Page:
“We’ve got to cut the Gordian Knot,” he declared, by making spacecraft smaller, lighter, and cheaper, so that NASA can take risks and not fear making mistakes.4 Soon aware that he could not pursue Bush’s Moon-Mars program, as he would have wished, because of congressional opposition, he set his sights on remaking NASA so that it would be more capable of maintaining the programs it had and be readier for Mars if and when circumstances changed. He looked at the space station and science programs with an eye to technological innovation and management reform. He focused on the robotic program as a step toward human spaceflight to Mars.

Goldin saw himself as seeking “revolutionary” change and characterized himself as a change agent. He knew he faced opposition and spoke of his adver­saries as erecting barricades to his FBC policies.5 Among his adversaries, in his opinion, Fisk, the head of NASA’s Science Directorate, stood out.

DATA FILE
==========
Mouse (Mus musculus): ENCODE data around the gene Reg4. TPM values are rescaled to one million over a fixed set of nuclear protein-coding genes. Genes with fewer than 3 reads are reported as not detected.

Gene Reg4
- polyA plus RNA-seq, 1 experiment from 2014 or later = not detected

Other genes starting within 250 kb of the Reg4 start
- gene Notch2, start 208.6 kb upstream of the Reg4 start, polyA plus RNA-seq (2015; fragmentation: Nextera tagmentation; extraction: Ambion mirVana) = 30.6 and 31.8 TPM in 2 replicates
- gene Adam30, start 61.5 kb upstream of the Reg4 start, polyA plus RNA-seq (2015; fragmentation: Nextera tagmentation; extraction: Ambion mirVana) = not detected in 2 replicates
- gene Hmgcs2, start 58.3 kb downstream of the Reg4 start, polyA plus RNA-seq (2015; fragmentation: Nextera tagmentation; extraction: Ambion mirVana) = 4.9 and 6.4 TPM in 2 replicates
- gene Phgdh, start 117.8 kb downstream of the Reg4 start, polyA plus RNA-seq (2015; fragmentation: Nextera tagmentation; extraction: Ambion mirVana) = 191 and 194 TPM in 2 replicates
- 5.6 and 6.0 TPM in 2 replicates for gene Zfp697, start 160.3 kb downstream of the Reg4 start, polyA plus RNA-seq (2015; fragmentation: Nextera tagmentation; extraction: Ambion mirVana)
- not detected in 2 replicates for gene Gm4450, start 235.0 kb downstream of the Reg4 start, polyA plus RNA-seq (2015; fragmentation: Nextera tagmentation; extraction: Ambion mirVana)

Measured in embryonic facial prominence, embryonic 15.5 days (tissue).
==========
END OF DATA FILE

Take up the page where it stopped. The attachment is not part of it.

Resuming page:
Fisk was accustomed to ample autonomy, and Goldin was not about to grant that discretion. Fisk was receptive to the notions of FBC as they applied to robotic programs, as exemplified by his support for the Discovery activity. How­ever, he was pursuing a number of large projects at the time which he defended. He and Goldin had crossed swords earlier when Goldin had been in industry. Fisk was laboring to protect the Earth Observation System from substantial

downsizing, and Goldin was seeking to sell NASA on a smaller-scale version of the system. Goldin was told by the Office of Space Science and Applications not to press his case publicly if he wanted TRW to get work with NASA, and Goldin had not forgotten what he regarded as a threat. As Administrator, he and Fisk had a tense relationship.6

Fisk’s deputy, Huntress, the planetary division director, told Goldin that Discovery was an FBC program and was already being considered positively by Congress, and thus he won favor with the NASA Administrator at an early meeting. Goldin was looking for allies to help him with his “revolution.” He saw Huntress in that category.7

Ironically, Huntress encountered resistance to FBC notions from the sci­entific community—not to Discovery in general or the MESUR effort, still in planning, but to the Pathfinder mission in particular. Huntress held that two values had to guide the planetary program: scientific worth and public interest. It was not enough to have one without the other. Pathfinder would meet his criteria and as a by-product help NASA politically as an institution.